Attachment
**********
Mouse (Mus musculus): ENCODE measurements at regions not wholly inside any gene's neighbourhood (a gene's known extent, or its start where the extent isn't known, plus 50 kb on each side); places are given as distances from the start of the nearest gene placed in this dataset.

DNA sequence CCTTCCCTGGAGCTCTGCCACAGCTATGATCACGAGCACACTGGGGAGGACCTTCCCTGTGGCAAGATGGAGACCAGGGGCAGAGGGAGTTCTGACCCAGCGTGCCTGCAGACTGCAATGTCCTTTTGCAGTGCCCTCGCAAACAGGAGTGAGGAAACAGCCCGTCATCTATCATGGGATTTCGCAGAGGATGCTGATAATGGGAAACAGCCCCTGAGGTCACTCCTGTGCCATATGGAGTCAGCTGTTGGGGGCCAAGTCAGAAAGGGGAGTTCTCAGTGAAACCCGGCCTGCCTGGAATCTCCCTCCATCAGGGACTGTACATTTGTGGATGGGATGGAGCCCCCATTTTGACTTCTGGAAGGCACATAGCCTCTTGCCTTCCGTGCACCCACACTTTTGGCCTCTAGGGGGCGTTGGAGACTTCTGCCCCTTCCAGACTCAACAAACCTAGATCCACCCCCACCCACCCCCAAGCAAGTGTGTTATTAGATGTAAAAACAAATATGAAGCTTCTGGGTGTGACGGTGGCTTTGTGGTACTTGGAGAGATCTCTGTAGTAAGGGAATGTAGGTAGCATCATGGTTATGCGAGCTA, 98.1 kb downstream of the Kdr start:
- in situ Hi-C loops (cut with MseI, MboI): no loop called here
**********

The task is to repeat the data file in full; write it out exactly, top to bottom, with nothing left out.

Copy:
Mouse (Mus musculus): ENCODE measurements at regions not wholly inside any gene's neighbourhood (a gene's known extent, or its start where the extent isn't known, plus 50 kb on each side); places are given as distances from the start of the nearest gene placed in this dataset.

DNA sequence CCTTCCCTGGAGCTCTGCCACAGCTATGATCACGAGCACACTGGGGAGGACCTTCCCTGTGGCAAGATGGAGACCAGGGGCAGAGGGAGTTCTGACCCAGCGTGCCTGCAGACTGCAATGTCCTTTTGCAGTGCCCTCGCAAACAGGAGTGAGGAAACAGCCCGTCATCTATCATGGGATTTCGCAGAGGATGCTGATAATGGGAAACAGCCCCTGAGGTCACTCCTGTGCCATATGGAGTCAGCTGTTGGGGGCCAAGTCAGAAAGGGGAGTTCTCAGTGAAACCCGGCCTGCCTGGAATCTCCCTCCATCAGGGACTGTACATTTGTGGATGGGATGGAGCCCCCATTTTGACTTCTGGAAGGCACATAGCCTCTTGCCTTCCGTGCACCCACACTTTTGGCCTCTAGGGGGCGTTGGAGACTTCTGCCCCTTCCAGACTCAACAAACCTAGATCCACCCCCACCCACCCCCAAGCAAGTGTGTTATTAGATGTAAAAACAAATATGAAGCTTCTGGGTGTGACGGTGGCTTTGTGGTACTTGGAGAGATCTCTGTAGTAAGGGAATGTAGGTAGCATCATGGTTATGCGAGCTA, 98.1 kb downstream of the Kdr start:
- in situ Hi-C loops (cut with MseI, MboI): no loop called here